Life by Design

Studio 1200 isn’t like most architectural firms.

For one thing, it’s situated at street level along the main drag of Millburn, amid shoe stores and high-end boutiques. For another, it’s owned and operated by two women—architect Nancy Dougherty and interior designer Sandee Markwith—who, although very busy mothers and wives, decided to go into business together.

While it’s always a leap of faith to start a business with someone, it’s also a matter of trust and instinct. “Sometimes,” Dougherty and Markwith simultaneously observe, “You meet someone and you just know.”

The duo met several years ago while working at Gensler, one of the world’s largest international architectural firms. That’s where they learned the business ropes—and a thing or two about working together. “We were in charge of the parties,” Markwith says. ”We’d go the whole nine yards: mariachi bands, tequila—the sky was the limit.” One memorable event was their Kentucky Derby-themed affair—complete with mint juleps, fanciful hats and currency printed with their co-workers’ faces. Those early career triumphs cemented their relationship, while collaborating successfully on a creative level sparked their interest in forming a professional partnership.

They knew they wanted to work together, but waited for the timing to be right. In 2004, when Markwith dissolved a previous business partnership and Dougherty ended long-term stints with Gensler and the Rosen Group, another smaller firm, they decided they were ready. Despite the sluggish economy, Doughtery and Markwith persevered, and now, seven years later, couldn’t be happier with their collaboration: Studio 1200.

“We love coming to work and we love that we’re great partners,” Dougherty says. ”If one of us has the dreaded design block, we just work through it together until we find a solution.” Since Markwith is a designer and Dougherty is an architect, the pair can tackle most projects from A to Z. They approach even the simplest projects holistically, with utmost attention to the context and surroundings. As Markwith puts it: “Just doing the décor without considering the structure is like lipstick and rouge. That’s not us.”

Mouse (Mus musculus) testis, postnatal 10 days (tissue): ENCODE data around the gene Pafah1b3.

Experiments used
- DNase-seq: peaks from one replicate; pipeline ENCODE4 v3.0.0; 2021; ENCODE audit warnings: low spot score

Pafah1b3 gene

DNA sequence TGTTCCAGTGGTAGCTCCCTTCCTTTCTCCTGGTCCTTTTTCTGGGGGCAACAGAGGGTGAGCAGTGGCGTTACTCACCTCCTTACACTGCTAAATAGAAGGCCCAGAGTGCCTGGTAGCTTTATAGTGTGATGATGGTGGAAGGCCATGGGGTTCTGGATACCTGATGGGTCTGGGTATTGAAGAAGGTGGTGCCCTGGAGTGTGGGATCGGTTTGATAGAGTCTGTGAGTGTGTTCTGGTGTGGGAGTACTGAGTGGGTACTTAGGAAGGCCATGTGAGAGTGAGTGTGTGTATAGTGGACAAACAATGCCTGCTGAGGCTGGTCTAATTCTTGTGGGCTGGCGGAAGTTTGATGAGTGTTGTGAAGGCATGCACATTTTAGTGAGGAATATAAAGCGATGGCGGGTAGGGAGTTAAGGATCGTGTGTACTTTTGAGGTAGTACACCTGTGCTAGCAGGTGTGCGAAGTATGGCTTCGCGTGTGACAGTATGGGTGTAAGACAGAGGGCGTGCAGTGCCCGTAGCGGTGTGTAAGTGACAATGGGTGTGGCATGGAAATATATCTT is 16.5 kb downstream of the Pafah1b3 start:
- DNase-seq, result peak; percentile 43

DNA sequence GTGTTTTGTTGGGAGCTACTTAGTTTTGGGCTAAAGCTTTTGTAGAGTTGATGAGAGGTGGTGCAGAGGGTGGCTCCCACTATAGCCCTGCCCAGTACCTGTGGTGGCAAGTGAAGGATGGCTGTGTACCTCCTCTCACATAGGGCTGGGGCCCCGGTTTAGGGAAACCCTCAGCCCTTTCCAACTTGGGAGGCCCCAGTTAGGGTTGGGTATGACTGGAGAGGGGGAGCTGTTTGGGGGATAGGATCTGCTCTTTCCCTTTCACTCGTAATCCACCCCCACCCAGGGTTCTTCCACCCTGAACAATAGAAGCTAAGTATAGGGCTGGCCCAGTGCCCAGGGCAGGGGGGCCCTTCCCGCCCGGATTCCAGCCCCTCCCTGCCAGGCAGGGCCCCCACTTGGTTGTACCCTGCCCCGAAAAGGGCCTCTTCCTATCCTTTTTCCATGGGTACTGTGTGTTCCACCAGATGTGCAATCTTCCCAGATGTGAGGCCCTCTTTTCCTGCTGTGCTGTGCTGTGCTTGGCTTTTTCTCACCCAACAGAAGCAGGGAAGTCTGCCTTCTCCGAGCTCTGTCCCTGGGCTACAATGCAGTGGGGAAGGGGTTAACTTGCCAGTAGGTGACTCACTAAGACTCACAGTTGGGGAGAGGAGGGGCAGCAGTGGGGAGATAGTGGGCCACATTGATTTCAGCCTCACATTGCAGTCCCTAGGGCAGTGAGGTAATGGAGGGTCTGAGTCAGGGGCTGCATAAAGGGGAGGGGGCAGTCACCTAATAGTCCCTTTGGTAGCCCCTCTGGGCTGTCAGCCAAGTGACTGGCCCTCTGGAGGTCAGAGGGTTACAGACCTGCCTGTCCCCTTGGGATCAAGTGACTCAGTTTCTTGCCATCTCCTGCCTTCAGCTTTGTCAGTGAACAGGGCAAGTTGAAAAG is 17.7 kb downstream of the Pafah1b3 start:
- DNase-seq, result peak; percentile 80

The Studio 1200 offices at 511 Millburn Avenue represent the partners’ aesthetic: contemporary clean lines in an open, airy first-floor space that is warm and inviting. Even details such as the shots of bright orange—from the file folders to the paper clips—are carefully planned. Every design element is considered, and passes muster only if it reflects the desired vibe. Markwith and Dougherty’s projects receive the same detailed treatment, while embracing a wide range of styles.


As any working mom knows, the professional piece of the pie overlaps the home front in so many ways. While other kids were watching DVDs on long car rides, Dougherty and Markwith’s children became expert ”spot-the-architectural-element players,” says Dougherty. ”Our kids are the best Mansard roof, corbel and quoin spotters in town.”

For Markwith, 42, who lives in West Orange with her husband, Tom Kwiatkowski, and 8-year-old son, Cameron, a second grader at Redwood Elementary school, an organized schedule helps the day run smoothly. Markwith is in charge of getting Cam ready for school in the morning. Kwiatkowski’s business requires a crack-of-dawn start but offers an early finish. He meets Cam’s bus at 3:30 and is on afterschool activity detail. Markwith put her creativity to work to convince ”her guys” that they are the cooks of the house. When she gets home, she’s greeted by their homemade gourmet dishes. ”Thai coconut noodles with shrimp and peanuts was my favorite,” she says.

Dougherty, 47, lives in Maplewood with husband Jay, an editor at Saatchi & Saatchi, who is better known around town as lead vocalist of local rock group the Jaybirds of Maplewoodstock fame. Their two kids, Kerrigan, a 16-year-old junior at Kent Place in Summit, and Paul, a 13-year-old seventh grader at South Orange Middle School, are at an age when they can fend for themselves. Jay handles dinner duty. “Somehow it all just works when you want it to,” Dougherty says. After dinner, ”the kids and I often work together at the dining room table late into the night,” she says. ”I have a big orange shower caddy that I use for drawing supplies, and they like to share with me. Design moms have the best art supplies in town!”

The partners often involve their kids in projects, and actually appreciate their less-than-tactful feedback. ”They are often spot on. If something stinks, they let us know right away,” says Dougherty.

“We’re both a little type A and have the same philosophy,” says Markwith—and Dougherty finishes the thought: “Work hard, play hard, really listen, and love what you do.” It shows.

Portfolio: Studio 1200

Paul, Cameron and Kerrigan get some filing done.

CIVIC MINDED: The Studio 1200 team also does pro bono work in their communities and offers mentoring and internship opportunities to young people.

While Sandee Markwith and Nancy Dougherty pride themselves on never getting too big to do a single room, one of the projects they’re most excited about right now is a renovation of the Westin Governor Morris hotel in Morristown, which includes a 224-room design overhaul, as well as the lobby and reception area. They competed against Gensler, the company where they met, to score the commission.

Some of Studio 1200’s recent work includes the Transition Lounge, top, at the Eforea Spa in Short Hills; the Blackthorn restaurant in Parsippany, center; and a prefunction area at Ogilvy CommonHealth in Parsippany.

The partnership of Nancy Dougherty and Sandee Markwith commenced in 2008. All images of projects featured are the property of Studio 1200.


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